Wednesday, July 30, 2014

Alma 26: Ammon Bloviates

Ammon, Aaron, Omner and Himni are considering their success as missionaries in the land of the Lamanites.

Ammon Humblebrags
In a manner to be imitated by thousands of Mormon missionaries centuries hence, Ammon reviews the glories of his own achievements while pretending to credit them to God.  Until, of course, Aaron calls him on it:
And it came to pass that when Ammon had said these words, his brother Aaron rebuked him, saying: Ammon, I fear that thy joy doth carry thee away unto boasting.
To which Ammon swiftly replies:
I do not boast in my own strength, nor in my own wisdom; but behold, my joy is full, yea, my heart is brim with joy, and I will rejoice in my God.
Yea, I know that I am nothing; as to my strength I am weak; therefore I will not boast of myself, but I will boast of my God, for in his strength I can do all things; yea, behold, many mighty miracles we have wrought in this land, for which we will praise his name forever.
It might have been a convincing correction to his earlier appearance of pride had he not continued for twenty-five more verses in a dramatic, grandstanding mini-sermon to his missionary brothers.

Ammon Doesn't Understand God
Our favorite righteous psychopath makes some specious claims about his Father in Heaven during his lengthy speech:
Behold, who can glory too much in the Lord?  Yea, who can say too much of his great power, and of his mercy, and of his long-suffering towards the children of men?  Behold, I say unto you, I cannot say the smallest part which I feel.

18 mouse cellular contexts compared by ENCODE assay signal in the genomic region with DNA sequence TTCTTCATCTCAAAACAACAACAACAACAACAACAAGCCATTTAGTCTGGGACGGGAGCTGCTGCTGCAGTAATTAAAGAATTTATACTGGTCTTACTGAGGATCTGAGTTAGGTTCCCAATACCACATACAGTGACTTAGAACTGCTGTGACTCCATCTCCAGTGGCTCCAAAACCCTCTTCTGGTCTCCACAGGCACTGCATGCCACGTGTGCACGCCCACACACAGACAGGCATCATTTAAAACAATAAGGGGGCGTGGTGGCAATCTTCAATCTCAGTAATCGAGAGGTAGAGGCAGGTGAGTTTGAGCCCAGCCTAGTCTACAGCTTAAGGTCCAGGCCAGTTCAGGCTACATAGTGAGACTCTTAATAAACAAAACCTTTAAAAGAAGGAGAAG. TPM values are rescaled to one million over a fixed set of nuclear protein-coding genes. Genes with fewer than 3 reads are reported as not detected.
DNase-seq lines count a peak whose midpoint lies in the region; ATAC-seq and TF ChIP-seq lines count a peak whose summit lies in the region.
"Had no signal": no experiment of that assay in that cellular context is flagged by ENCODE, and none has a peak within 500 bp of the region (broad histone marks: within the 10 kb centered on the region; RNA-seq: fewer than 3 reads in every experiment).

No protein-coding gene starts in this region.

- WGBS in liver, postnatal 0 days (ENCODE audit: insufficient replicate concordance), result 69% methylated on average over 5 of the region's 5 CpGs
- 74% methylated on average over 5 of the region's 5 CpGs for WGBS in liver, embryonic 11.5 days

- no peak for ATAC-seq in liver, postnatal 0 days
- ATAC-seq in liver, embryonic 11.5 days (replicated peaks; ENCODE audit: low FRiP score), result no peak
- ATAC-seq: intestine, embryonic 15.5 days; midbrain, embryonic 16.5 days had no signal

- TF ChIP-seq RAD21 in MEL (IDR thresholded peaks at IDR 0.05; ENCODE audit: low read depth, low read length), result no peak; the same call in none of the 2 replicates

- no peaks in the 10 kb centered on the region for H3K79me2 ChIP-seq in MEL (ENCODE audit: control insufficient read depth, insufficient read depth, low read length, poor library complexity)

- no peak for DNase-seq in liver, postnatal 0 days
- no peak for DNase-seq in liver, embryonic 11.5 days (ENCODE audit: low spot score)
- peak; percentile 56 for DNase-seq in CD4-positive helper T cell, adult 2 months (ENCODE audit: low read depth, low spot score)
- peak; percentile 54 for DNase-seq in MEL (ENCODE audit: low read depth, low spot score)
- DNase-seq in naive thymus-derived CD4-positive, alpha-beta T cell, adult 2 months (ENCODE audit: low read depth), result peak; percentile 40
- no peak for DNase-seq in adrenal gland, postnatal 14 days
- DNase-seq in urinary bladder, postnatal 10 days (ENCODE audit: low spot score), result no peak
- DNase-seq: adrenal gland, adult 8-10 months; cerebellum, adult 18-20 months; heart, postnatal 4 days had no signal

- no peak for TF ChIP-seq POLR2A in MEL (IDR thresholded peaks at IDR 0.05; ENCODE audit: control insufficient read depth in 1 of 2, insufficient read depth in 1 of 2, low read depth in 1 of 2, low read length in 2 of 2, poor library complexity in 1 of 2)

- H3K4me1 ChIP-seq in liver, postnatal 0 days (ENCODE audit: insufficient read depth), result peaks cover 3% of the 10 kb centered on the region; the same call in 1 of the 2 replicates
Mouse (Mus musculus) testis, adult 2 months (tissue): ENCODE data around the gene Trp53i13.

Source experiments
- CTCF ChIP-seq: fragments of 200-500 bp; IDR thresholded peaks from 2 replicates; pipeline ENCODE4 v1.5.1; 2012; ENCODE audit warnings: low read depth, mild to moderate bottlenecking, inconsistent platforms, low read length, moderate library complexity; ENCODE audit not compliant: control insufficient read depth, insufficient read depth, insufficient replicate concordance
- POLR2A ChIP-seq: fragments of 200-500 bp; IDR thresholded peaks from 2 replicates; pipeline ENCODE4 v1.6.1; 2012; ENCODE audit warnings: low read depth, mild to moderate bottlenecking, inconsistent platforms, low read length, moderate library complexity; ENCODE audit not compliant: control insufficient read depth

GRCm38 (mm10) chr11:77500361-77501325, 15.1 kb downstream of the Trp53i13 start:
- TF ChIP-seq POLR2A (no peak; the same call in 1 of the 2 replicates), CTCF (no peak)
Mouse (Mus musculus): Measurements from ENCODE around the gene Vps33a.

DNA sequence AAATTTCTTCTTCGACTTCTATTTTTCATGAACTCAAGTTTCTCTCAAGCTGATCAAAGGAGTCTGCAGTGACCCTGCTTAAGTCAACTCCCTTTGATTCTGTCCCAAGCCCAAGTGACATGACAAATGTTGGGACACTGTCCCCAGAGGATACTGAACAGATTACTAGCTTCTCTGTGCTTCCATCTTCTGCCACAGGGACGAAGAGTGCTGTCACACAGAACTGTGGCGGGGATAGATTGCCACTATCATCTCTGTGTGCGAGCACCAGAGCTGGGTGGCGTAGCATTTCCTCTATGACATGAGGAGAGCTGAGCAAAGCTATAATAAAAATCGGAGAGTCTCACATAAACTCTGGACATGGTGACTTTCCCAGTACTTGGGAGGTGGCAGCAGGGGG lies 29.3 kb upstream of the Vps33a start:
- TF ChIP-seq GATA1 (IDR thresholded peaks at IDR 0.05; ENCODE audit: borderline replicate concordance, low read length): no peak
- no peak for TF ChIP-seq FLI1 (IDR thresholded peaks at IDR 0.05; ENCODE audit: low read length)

Who could have supposed that our God would have been so merciful as to have snatched us from our awful, sinful, and polluted state? 
Okay, first of all, genius, God is the one who put us in our awful, sinful and polluted state.  It was part of his ineffective and unnecessarily complicated plan for us.  And secondly, look at all the unmerciful, unforgiving  things he's done to your civilization in the last few hundred years.  Look at how much death and destruction has been perpetrated among the Nephites and Lamanites that was either done in his name or credited to him.  He's not a very nice guy.  He doesn't deserve your verbose accolades.

And just you wait until he uses the wicked Lamanites to destroy your people in five hundred years or so.

Self-Sacrifice Isn't Inherently Good
Ammon praises the virtues of the Anti-Nephi-Lehies and their willingness to die rather than fight against their murderous kin.
...and we know that they have gone to their God, because of their love and of their hatred to sin.
It seems silly that it needs to be said, but let me be clear anyway:  A person's willingness to die for his beliefs is only an indicator of the level of his convictions.  It does not mean that his motives are pure.  The Anti-Nephi-Lehies' pacifism doesn't mean they were all wonderful people who abhorred sin and loved their fellow man.  Ammon seems to think that sacrificing one's life is a true and irrefutable sign of godliness.  But it's only a sign of a willingness to sacrifice one's life.

And often, I think it's a sign of being duped.  These people became convinced by Ammon and his brothers that their lives were less important than their pacifism and that it was better to die than to justifiably defend themselves.  I see nothing good in that.  Ammon, however, sees only good in that.

But then, Ammon isn't exactly the model of righteousness what with his wanton violence, so what does he know?